Speed increases way too fast when you go smaller. That's the only problem. It would probably work with a very open layout with far away ramps and nothing too close by, but otherwise it doesn't lend to more interesting design choices. I think the current size really allows the optimal footprint vs speed. Larger, and there would be no way to move it around (Hercules).

    Interesting, but isn't speed also primarily a function of weight? If you had 3/4 balls with the same weight as a standard, would that make it more tenable?

    #5 1 year ago

    a 3/4" ball would have to be made from a material 4x the density of steel to keep the same weight as a 1.062" ball.

    Not sure what that material would be....

    #6 1 year ago
    Quoted from westofrome:

    Interesting, but isn't speed also primarily a function of weight? If you had 3/4 balls with the same weight as a standard, would that make it more tenable?

    Good question. It would definitely make for more destruction though having that more concentrated mass.

    Crazy part would be that every standardized part we know of in pinball would have to be tweaked with a ball size change. There would be so much retooling to do and customized tweaks to parts that I think it would instantly blow the budget of any company trying to produce mass quantities. But I am talking out my ass here because I don't run a pinball factory.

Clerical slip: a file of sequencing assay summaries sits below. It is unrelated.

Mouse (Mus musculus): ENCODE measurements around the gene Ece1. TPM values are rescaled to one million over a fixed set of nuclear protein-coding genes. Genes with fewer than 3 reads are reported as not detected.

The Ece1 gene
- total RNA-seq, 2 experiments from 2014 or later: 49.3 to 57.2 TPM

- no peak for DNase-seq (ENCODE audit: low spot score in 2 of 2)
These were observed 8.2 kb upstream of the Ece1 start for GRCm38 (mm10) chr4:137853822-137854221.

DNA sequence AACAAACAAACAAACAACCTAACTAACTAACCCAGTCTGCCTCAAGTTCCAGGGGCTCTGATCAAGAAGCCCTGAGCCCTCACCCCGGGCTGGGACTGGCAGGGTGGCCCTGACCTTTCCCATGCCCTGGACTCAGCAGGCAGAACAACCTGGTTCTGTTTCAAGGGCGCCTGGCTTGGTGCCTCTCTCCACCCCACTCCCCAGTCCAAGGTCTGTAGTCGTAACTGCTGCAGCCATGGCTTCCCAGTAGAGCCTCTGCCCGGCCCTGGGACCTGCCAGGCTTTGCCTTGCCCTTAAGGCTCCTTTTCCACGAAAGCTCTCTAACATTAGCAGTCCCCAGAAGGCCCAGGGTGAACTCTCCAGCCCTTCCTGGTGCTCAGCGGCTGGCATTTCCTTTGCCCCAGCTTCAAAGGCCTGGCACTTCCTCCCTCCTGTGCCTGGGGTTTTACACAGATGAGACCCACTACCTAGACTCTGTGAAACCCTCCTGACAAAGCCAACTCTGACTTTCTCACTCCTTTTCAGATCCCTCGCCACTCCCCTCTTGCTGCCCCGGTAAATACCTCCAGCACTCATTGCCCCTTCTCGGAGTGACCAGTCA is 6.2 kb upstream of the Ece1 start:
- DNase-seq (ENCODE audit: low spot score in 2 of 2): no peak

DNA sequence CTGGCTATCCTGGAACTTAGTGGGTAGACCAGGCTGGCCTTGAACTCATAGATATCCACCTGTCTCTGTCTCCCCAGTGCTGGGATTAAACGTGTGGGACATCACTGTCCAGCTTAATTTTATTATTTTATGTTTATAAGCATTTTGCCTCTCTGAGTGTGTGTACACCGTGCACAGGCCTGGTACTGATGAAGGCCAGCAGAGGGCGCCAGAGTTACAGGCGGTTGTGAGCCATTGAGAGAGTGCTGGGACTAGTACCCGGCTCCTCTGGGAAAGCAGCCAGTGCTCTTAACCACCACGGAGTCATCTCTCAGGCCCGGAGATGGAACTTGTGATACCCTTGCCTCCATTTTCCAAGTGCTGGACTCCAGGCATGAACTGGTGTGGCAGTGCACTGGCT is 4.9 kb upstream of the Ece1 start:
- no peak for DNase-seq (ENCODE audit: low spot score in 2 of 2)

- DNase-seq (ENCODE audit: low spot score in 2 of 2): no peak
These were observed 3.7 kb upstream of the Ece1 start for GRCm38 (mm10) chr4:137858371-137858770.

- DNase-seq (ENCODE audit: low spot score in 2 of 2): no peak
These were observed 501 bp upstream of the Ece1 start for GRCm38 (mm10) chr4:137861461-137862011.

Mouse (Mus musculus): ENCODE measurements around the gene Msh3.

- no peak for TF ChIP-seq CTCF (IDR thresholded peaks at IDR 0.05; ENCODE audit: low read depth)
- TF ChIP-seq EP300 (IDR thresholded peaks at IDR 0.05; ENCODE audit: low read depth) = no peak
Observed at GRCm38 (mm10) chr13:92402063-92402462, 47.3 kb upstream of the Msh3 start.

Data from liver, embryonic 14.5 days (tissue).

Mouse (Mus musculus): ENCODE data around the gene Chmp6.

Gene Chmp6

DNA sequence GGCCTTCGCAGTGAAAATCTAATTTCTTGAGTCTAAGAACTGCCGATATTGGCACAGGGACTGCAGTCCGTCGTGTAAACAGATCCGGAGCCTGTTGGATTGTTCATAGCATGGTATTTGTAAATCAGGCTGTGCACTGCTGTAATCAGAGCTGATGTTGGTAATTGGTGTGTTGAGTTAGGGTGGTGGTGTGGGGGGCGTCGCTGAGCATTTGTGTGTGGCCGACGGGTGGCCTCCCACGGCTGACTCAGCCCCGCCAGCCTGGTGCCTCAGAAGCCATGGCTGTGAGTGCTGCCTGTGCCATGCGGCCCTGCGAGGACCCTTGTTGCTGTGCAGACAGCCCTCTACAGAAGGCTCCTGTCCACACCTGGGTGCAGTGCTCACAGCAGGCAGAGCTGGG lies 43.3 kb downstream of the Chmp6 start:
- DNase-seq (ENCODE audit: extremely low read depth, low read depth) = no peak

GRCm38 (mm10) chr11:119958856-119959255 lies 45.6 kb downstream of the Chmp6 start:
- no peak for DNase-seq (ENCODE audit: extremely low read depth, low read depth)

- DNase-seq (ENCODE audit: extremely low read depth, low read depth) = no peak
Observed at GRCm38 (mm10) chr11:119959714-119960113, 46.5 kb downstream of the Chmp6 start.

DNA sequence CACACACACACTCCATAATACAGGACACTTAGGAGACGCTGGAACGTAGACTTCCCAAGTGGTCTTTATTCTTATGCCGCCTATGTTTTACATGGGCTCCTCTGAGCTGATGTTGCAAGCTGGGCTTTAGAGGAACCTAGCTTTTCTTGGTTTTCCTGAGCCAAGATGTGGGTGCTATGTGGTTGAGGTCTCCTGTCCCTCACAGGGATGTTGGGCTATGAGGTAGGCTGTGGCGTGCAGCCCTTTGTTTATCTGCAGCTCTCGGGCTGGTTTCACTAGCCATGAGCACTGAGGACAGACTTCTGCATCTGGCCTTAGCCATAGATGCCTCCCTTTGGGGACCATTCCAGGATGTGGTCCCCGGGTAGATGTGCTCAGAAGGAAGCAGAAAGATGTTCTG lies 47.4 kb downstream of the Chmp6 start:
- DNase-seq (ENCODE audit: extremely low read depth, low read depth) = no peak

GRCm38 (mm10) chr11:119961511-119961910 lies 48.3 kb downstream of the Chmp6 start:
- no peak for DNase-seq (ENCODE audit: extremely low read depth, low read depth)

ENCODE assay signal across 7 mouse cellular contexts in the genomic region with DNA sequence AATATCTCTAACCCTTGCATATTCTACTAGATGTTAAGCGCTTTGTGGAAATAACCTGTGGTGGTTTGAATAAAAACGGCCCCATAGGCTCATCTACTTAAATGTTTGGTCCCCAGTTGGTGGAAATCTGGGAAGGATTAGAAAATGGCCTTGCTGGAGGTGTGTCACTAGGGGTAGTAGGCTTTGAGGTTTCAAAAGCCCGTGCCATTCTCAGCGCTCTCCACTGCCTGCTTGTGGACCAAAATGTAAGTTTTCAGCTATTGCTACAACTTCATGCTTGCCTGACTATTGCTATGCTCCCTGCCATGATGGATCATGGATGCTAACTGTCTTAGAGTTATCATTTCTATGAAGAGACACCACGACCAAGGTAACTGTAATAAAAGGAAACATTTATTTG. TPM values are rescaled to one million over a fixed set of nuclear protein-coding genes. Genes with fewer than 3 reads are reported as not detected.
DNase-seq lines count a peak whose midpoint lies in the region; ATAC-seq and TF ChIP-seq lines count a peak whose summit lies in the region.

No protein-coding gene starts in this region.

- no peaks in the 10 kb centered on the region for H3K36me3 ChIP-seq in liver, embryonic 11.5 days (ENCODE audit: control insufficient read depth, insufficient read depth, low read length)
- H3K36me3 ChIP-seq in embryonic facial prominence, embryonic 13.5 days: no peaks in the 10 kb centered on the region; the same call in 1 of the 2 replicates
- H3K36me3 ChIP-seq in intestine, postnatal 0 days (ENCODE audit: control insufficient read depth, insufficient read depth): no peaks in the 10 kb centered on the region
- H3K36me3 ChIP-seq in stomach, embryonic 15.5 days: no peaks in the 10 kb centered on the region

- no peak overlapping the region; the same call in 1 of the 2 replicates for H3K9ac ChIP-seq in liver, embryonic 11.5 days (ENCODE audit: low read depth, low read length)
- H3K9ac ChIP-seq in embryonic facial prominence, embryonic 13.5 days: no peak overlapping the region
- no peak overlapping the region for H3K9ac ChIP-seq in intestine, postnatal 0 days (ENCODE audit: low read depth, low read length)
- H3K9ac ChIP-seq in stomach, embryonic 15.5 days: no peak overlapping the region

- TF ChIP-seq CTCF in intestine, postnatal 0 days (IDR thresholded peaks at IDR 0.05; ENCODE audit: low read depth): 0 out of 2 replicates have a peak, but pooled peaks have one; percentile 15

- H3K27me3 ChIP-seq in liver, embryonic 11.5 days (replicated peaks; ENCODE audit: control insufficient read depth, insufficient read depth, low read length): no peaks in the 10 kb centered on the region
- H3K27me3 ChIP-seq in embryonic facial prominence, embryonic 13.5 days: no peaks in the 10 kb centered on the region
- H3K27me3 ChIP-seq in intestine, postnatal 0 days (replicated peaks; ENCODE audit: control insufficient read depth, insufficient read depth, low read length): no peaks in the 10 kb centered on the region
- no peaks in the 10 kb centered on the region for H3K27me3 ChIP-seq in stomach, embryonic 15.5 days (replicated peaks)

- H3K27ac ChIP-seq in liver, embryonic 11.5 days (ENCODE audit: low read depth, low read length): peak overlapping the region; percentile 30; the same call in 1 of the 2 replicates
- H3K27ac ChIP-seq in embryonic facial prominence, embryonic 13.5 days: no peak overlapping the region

#7 1 year ago
    Quoted from BobLangelius:

    a 3/4" ball would have to be made from a material 4x the density of steel to keep the same weight as a 1.062" ball.
    Not sure what that material would be....

    Tungsten would probably be the closest actually obtainable thing, but even it is only like 2.5x the density of steel.

    Other denser of the metals would be Gold, Platinum, Iridium, Osmium, Platinum, Rhenium. Either not possible or too damn expensive. Just looking at periodic table here.

    amazon.com link »

    That's a spicy meatball

    #8 1 year ago
    Quoted from thedefog:

    Tungsten would probably be the closest actually obtainable thing, but even it is only like 2.5x the density of steel.
    Other denser of the metals would be Gold, Platinum, Iridium, Osmium, Platinum, Rhenium. Either not possible or too damn expensive. Just looking at periodic table here.
    amazon.com link »
    That's a spicy meatball

    I assume steel is mostly Iron, no? Could go Lead balls?

    Why not Uranium?

    #9 1 year ago

    Unobtainium.

    #10 1 year ago

    If a person wants to see and play uniqueness and direct innovation in pinball, look to the past.
    This includes use of different types/sizes of pinballs, game ball directional control, and playfield design.